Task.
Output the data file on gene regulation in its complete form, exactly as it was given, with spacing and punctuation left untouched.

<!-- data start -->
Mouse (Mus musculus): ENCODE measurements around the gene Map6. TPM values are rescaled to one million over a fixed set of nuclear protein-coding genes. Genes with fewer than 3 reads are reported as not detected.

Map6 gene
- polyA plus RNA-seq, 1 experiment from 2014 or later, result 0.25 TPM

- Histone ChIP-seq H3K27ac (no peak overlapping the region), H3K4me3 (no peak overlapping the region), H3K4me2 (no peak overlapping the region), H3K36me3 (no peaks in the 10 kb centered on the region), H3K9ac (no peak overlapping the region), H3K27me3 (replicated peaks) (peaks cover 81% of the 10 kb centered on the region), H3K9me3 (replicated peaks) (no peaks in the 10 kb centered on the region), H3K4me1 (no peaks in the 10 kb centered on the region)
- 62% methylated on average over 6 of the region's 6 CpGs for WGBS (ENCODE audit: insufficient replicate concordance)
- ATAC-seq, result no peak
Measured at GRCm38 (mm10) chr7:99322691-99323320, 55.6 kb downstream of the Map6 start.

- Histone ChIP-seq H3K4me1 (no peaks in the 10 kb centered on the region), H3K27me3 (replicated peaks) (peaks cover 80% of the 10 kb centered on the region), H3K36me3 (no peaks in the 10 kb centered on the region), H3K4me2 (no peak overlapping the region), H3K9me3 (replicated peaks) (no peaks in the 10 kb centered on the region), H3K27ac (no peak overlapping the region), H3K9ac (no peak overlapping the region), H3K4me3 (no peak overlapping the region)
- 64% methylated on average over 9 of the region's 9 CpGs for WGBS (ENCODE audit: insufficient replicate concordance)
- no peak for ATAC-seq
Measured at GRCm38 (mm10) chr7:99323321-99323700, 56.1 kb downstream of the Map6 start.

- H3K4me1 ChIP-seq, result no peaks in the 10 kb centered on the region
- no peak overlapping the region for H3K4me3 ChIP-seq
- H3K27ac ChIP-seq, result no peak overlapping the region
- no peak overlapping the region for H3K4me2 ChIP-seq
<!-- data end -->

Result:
Mouse (Mus musculus): ENCODE measurements around the gene Map6. TPM values are rescaled to one million over a fixed set of nuclear protein-coding genes. Genes with fewer than 3 reads are reported as not detected.

Map6 gene
- polyA plus RNA-seq, 1 experiment from 2014 or later, result 0.25 TPM

- Histone ChIP-seq H3K27ac (no peak overlapping the region), H3K4me3 (no peak overlapping the region), H3K4me2 (no peak overlapping the region), H3K36me3 (no peaks in the 10 kb centered on the region), H3K9ac (no peak overlapping the region), H3K27me3 (replicated peaks) (peaks cover 81% of the 10 kb centered on the region), H3K9me3 (replicated peaks) (no peaks in the 10 kb centered on the region), H3K4me1 (no peaks in the 10 kb centered on the region)
- 62% methylated on average over 6 of the region's 6 CpGs for WGBS (ENCODE audit: insufficient replicate concordance)
- ATAC-seq, result no peak
Measured at GRCm38 (mm10) chr7:99322691-99323320, 55.6 kb downstream of the Map6 start.

- Histone ChIP-seq H3K4me1 (no peaks in the 10 kb centered on the region), H3K27me3 (replicated peaks) (peaks cover 80% of the 10 kb centered on the region), H3K36me3 (no peaks in the 10 kb centered on the region), H3K4me2 (no peak overlapping the region), H3K9me3 (replicated peaks) (no peaks in the 10 kb centered on the region), H3K27ac (no peak overlapping the region), H3K9ac (no peak overlapping the region), H3K4me3 (no peak overlapping the region)
- 64% methylated on average over 9 of the region's 9 CpGs for WGBS (ENCODE audit: insufficient replicate concordance)
- no peak for ATAC-seq
Measured at GRCm38 (mm10) chr7:99323321-99323700, 56.1 kb downstream of the Map6 start.

- H3K4me1 ChIP-seq, result no peaks in the 10 kb centered on the region
- no peak overlapping the region for H3K4me3 ChIP-seq
- H3K27ac ChIP-seq, result no peak overlapping the region
- no peak overlapping the region for H3K4me2 ChIP-seq